I spent more than an hour with Twins Chief Baseball Officer Derek Falvey on Thursday.
I told him he should sign outfielder Nelson Cruz and closer Cody Allen.
But he didn’t shoot down the idea that the Twins might be looking at those or similar moves.
The Twins signed first baseman C.J. Cron, who, combined with Tyler Austin, would seem to fill the first base and designated hitter slots in the lineup.
The more Falvey talked about the kind of hitter he might be interested in as a free agent, the more he sounded like he might be talking about Cruz.
Will he sign a designated hitter despite the presence of Austin and Cron? “It’s a trade-off,” he said. “There’s some long-term benefit of seeing some young players play and developing them, and there are times when you feel like you have good fits in terms of your club — a really good bat, an established bat, one that takes pressure off other guys in the lineup.
“How could this player affect the players in the lineup next to him two years down the line? That could be real. And so I’ve seen that before and sometimes getting on base is infectious. You see a player extend at-bats and take a pitcher deep in his pitch count and that’s really valuable for a lineup.
“So we feel like there’s still an opportunity on the board to bring in someone who will help our lineup. Now, it may displace someone, and that’s the hard part of the job. But we have to take that into consideration.”
The Twins need a closer, whether that’s Allen or someone else.
Cruz is more intriguing. He is a 38-year-old native of the Dominican Republic with 360 career home runs. Miguel Sano is a 25-year-old native of the Dominican Republic who is trying to restart his career with intense winter workouts.
Cruz’s presence in the lineup and clubhouse could help Sano reach his star potential, and could give the Twins a suddenly scary batting order.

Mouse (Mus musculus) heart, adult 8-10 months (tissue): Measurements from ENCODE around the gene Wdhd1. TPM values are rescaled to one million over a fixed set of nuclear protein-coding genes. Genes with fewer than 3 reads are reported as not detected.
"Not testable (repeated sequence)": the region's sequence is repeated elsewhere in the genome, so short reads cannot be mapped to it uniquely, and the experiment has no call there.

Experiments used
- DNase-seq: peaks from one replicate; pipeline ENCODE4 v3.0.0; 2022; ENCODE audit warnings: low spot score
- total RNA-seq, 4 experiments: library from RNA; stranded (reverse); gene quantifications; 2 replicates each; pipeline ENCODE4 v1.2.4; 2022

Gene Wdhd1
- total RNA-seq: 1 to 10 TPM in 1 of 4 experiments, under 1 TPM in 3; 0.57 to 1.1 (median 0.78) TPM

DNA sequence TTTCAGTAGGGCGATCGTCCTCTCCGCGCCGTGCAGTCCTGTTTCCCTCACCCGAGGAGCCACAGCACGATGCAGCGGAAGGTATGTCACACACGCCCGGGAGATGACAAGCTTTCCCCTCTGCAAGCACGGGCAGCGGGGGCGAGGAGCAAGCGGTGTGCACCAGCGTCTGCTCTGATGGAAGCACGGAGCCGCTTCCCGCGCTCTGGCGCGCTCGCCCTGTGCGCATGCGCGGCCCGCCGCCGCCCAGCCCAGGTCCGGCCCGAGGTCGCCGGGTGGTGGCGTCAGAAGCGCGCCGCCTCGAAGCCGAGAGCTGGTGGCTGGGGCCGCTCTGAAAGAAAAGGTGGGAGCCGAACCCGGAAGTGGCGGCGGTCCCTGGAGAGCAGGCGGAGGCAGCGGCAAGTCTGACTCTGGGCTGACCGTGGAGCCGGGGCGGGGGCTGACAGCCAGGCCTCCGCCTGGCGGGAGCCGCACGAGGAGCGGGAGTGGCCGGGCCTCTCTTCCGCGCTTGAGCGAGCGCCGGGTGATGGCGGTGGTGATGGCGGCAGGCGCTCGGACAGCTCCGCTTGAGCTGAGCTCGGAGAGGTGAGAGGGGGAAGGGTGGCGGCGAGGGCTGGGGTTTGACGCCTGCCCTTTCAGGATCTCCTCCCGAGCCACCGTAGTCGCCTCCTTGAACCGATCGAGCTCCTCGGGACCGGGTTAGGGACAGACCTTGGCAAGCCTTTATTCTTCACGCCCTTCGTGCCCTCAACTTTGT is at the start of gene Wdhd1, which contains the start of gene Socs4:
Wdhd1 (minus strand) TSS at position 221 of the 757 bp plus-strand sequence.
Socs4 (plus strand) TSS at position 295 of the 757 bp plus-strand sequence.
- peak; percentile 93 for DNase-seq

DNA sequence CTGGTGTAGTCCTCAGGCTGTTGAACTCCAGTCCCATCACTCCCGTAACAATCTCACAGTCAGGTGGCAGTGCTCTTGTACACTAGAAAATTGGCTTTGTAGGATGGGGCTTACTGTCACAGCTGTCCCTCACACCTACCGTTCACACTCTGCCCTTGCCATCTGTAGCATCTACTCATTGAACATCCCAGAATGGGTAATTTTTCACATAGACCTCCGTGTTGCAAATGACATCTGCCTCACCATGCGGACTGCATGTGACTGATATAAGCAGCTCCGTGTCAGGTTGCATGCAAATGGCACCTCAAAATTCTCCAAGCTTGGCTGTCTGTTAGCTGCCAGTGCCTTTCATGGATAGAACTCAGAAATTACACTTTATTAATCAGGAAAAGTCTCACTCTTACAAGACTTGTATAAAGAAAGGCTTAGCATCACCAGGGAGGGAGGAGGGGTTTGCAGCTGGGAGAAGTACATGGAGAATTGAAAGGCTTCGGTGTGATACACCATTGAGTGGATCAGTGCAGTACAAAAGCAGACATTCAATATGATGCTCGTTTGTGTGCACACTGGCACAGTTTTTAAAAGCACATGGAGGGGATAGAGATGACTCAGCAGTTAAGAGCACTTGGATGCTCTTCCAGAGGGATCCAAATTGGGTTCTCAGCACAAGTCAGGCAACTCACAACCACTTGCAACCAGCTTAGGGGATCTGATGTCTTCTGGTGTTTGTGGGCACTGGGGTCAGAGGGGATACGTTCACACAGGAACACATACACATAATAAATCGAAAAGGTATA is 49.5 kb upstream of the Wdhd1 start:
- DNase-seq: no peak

At his age, is Cruz worth a two-year contract worth $30 million? Maybe.
Would he be worth that much money if he could help Sano return to All-Star form? Then it would be a relative bargain.
New Twins manager Rocco Baldelli recently visited Byron Buxton in Atlanta, where the center fielder is working out this winter, and Sano in the Dominican Republic.
Buxton and Sano remain the Twins’ biggest reasons for grand hopes, as well as the biggest reasons for last year’s disappointing finish.
Falvey has been texting Buxton constantly, telling him how important he is to the franchise. Buxton was upset that Falvey didn’t call him to the big leagues last September, but the two are communicating frequently, and the Twins might have acted wisely in not risking a long-term injury to Buxton’s wrist, which was sore at the time they made the decision.
The Twins have sent at least two people to check in with Sano, and are monitoring Sano’s workouts via video. In the one I saw, he looks comfortable doing agility drills and looks lean and strong.
The irony of Falvey’s tenure is that he is adhering to many of the core principles of his predecessor, Terry Ryan, even if they reach their conclusions differently. Ryan relied on a handful of key advisers and his own eyes; Falvey is building a large and expensive research and development department with a bunch of whiz kids and welcomes input from just about anybody.
Yet they both believe in giving the Twins’ young players every chance to succeed, and neither believes that good teams are built through free agency.
Someone like Cruz could be the exception, because he can be signed to a short-term deal at a position where he wouldn’t be blocking a top prospect or current young player.
“The text messages I’ve had with Byron, let’s just say we feel really good about where he’s headed,” Falvey said. “If we’re going to be the team we want to be, these two have to be a big part of it.”